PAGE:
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Fake ‘Dr. Lip Job’ gets suspended sentence for posing as a physician


Justice Nitya Iyer.


Vancouver Sun

A woman who forged a medical licence so she could buy pharmaceuticals like Botox to then inject into duped customers has been given a 30-day suspended sentence and two years’ probation in B.C. Supreme Court.

Rajdeep Kaur Khakh’s digressions included contempt of court and passing herself off as a doctor so she could inject Botox into facial wrinkles and filler material into lips or other facial areas. Only licensed and trained doctors, dentists, registered nurses (or nurse practitioners) under the supervision of doctors, and naturopaths are allowed to perform such procedures under Health Professions Act regulations and Ministry of Health scopes of practice.

Khakh, who couldn’t be reached for comment, was cited for contempt in March 2018; she signed a consent order at the time prohibiting her from “practising medicine.” But last July, the College of Physicians and Surgeons of B.C. learned Khakh was up to her old tricks administering dermal fillers “numerous times at a location in Vancouver.”

The college has been trying to stop Khakh from posing as a doctor for more than three years but each time the college got promises from her to stop, she would continue to do it. For a time, she marketed her services under the Instagram handle “DrLipJob.” She also marketed herself as Dr. Rajii or Dr. R.K., when she injected customers in their homes, cars and other locations.

Although Khakh avoided jail, college spokeswoman Susan Prins expressed satisfaction with the sentence.

“The college … believes that the judge’s reasons will accomplish the task of getting Ms. Khakh to obey and respect court orders in future, and deter other unlicensed practitioners from engaging in unlawful practice. In her comments, Madame Justice (Nitya) Iyer sent a very serious message to Ms. Khakh about breaching consent orders and emphasized the critical public-protection role that regulators fulfil.”

Last November, the college filed a petition with the court in which it sought to have Khakh fined for contempt and/or jailed. Under the current sentence by Iyer, she will have to serve a 30-day jail term if she breaches any of the terms. Khakh must report to a probation supervisor once a week and must also pay a $5,000 fine. Of that amount, $300 is going to go to a former customer who was a witness for the college.

The college first learned of Khakh in 2015 when pharmaceutical companies informed it that she owed $164,000 for products that were advanced on credit. At the time, Khakh was providing services at a spa in Surrey and using a forged medical licence.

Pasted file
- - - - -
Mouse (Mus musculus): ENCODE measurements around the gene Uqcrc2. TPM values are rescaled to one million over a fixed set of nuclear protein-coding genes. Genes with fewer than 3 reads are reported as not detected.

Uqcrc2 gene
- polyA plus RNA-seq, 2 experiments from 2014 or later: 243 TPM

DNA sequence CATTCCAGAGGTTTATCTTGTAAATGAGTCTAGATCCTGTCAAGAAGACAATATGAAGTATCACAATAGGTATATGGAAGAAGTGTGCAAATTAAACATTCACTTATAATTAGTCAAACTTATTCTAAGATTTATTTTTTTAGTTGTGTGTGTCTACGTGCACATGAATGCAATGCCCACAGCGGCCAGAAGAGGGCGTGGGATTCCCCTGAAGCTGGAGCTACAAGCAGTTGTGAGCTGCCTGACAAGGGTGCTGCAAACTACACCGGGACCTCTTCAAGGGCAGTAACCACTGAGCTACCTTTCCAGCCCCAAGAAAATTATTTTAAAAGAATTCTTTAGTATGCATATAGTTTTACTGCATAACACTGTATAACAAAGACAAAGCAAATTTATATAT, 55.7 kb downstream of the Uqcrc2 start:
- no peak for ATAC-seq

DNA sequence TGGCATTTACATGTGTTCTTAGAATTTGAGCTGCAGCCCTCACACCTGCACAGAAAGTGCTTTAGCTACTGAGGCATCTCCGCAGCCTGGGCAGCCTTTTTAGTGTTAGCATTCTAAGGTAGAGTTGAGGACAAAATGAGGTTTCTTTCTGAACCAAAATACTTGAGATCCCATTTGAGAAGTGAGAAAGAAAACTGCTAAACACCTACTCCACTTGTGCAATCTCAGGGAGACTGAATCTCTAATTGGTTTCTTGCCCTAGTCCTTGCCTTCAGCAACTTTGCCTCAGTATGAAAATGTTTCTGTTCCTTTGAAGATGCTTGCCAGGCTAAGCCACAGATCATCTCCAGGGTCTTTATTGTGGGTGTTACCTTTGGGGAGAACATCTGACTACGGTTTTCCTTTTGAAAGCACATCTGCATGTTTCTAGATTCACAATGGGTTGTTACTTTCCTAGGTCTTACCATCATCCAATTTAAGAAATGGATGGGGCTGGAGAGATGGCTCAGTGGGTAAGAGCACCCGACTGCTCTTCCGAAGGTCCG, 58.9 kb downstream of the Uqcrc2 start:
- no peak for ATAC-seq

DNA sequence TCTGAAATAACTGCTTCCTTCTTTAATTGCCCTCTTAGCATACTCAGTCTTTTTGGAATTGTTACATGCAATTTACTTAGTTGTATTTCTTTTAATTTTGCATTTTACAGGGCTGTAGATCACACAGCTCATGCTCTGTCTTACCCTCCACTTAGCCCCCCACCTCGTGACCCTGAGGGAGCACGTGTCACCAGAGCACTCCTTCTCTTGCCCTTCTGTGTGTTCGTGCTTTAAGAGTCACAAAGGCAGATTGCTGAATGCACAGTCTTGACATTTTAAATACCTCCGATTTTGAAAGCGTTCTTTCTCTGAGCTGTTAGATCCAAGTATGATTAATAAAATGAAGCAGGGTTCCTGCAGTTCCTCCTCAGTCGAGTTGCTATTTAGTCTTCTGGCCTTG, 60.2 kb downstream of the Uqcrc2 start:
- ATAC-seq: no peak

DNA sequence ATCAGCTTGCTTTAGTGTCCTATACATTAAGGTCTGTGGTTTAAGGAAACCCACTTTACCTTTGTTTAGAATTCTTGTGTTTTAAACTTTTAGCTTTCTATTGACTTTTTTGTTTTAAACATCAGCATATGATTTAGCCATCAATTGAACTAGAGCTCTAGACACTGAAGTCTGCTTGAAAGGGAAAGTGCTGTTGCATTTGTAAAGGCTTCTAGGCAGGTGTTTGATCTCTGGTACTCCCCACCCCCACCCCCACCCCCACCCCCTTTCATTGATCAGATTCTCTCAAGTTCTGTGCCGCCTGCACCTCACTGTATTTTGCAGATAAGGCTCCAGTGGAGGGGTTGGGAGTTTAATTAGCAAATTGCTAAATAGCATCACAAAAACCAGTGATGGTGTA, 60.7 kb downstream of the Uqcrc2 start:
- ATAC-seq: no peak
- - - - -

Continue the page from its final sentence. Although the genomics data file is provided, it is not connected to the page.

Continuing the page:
“It is certainly the only instance of forging medical credentials to further one’s unlawful practice that I know of,” said the college’s chief legal counsel, Graeme Keirstead.

According to an affidavit filed in court by the college, the forged licence was found on a photocopier at the Clearbrook public library by an employee who notified the college. The name “Dr. Rajdeep Kaur Khakh” was substituted for the original name on the certificate and the expiry date of the licence had been altered.

“Upon review, the document appeared to be a copy of a genuine, but expired, (licence),” Keirstead said, adding that the identification number on the certificate belonged to a practising physician who was registered with the college.

Khakh had previously told a reporter that she went to medical school at the University of Punjab but failed licensing exams.

The college went to great lengths to investigate Khakh, using a security company multiple times for undercover investigations and also going to the spa with a cease-and-desist letter.

The college pursued another similar case, but in that situation a patient got a serious infection after having surgery with a fake doctor in her home-based clinic. A public health warning was issued.

Patients of Khakh’s have complained about their results, but there don’t appear to be any serious adverse events reported.

The college said this in a statement: “Receiving a medical service such as injections from an unlicensed practitioner is risky and has the potential for complications, including reaction to agents, infections or greater harm due to human error. There is no assurance that the practitioner is competent or qualified to provide treatment or that the material and equipment used are safe.”

Prins said unlicensed individuals aren’t accountable to any regulatory body, “which means the public has nowhere to turn if the service or treatment they receive results in complications. We can’t emphasize enough how important it is for patients to check the credentials of the health practitioner they are planning to see to ensure they are licensed and registered with a health regulatory authority (college), and that they have the necessary credentials to perform the procedure.”

Physician credentials can be verified by looking at the directory on the college’s website at cpsbc.ca.

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